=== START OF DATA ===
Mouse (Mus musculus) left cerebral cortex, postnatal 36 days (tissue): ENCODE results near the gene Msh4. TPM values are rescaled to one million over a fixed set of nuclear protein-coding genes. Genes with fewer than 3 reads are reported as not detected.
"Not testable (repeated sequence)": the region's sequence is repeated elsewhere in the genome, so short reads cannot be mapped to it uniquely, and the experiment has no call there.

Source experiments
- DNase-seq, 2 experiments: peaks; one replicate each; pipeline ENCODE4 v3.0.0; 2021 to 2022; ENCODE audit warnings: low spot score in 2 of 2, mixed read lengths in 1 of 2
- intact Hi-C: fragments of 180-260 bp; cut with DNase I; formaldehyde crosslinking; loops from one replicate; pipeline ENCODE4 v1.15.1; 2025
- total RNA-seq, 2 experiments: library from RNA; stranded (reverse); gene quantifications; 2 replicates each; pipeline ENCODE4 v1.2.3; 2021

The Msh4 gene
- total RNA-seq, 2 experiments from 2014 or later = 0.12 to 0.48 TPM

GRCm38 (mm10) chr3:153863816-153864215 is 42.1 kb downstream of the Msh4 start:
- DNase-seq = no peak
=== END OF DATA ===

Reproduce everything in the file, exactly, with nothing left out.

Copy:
Mouse (Mus musculus) left cerebral cortex, postnatal 36 days (tissue): ENCODE results near the gene Msh4. TPM values are rescaled to one million over a fixed set of nuclear protein-coding genes. Genes with fewer than 3 reads are reported as not detected.
"Not testable (repeated sequence)": the region's sequence is repeated elsewhere in the genome, so short reads cannot be mapped to it uniquely, and the experiment has no call there.

Source experiments
- DNase-seq, 2 experiments: peaks; one replicate each; pipeline ENCODE4 v3.0.0; 2021 to 2022; ENCODE audit warnings: low spot score in 2 of 2, mixed read lengths in 1 of 2
- intact Hi-C: fragments of 180-260 bp; cut with DNase I; formaldehyde crosslinking; loops from one replicate; pipeline ENCODE4 v1.15.1; 2025
- total RNA-seq, 2 experiments: library from RNA; stranded (reverse); gene quantifications; 2 replicates each; pipeline ENCODE4 v1.2.3; 2021

The Msh4 gene
- total RNA-seq, 2 experiments from 2014 or later = 0.12 to 0.48 TPM

GRCm38 (mm10) chr3:153863816-153864215 is 42.1 kb downstream of the Msh4 start:
- DNase-seq = no peak